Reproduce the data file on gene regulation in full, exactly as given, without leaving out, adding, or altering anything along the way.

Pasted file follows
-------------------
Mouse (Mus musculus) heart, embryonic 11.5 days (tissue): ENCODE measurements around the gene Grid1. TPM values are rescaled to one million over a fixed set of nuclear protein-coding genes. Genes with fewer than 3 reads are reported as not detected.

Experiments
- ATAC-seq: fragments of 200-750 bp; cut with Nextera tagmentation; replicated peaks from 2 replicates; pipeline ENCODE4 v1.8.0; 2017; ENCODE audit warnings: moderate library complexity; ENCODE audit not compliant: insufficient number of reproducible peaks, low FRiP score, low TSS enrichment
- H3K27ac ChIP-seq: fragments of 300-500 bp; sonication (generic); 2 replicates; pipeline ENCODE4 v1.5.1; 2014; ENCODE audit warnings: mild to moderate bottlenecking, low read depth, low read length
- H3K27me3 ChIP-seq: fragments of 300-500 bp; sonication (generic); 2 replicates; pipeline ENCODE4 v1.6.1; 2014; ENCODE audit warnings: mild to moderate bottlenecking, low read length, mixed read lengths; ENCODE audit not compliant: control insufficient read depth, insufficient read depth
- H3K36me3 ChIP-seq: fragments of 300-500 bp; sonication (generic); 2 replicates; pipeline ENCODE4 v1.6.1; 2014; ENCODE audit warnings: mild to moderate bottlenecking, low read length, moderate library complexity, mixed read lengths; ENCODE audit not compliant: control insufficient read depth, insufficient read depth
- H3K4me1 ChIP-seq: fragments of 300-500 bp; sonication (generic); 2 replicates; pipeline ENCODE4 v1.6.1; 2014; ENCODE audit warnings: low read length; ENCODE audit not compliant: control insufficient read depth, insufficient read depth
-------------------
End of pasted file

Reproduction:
Mouse (Mus musculus) heart, embryonic 11.5 days (tissue): ENCODE measurements around the gene Grid1. TPM values are rescaled to one million over a fixed set of nuclear protein-coding genes. Genes with fewer than 3 reads are reported as not detected.

Experiments
- ATAC-seq: fragments of 200-750 bp; cut with Nextera tagmentation; replicated peaks from 2 replicates; pipeline ENCODE4 v1.8.0; 2017; ENCODE audit warnings: moderate library complexity; ENCODE audit not compliant: insufficient number of reproducible peaks, low FRiP score, low TSS enrichment
- H3K27ac ChIP-seq: fragments of 300-500 bp; sonication (generic); 2 replicates; pipeline ENCODE4 v1.5.1; 2014; ENCODE audit warnings: mild to moderate bottlenecking, low read depth, low read length
- H3K27me3 ChIP-seq: fragments of 300-500 bp; sonication (generic); 2 replicates; pipeline ENCODE4 v1.6.1; 2014; ENCODE audit warnings: mild to moderate bottlenecking, low read length, mixed read lengths; ENCODE audit not compliant: control insufficient read depth, insufficient read depth
- H3K36me3 ChIP-seq: fragments of 300-500 bp; sonication (generic); 2 replicates; pipeline ENCODE4 v1.6.1; 2014; ENCODE audit warnings: mild to moderate bottlenecking, low read length, moderate library complexity, mixed read lengths; ENCODE audit not compliant: control insufficient read depth, insufficient read depth
- H3K4me1 ChIP-seq: fragments of 300-500 bp; sonication (generic); 2 replicates; pipeline ENCODE4 v1.6.1; 2014; ENCODE audit warnings: low read length; ENCODE audit not compliant: control insufficient read depth, insufficient read depth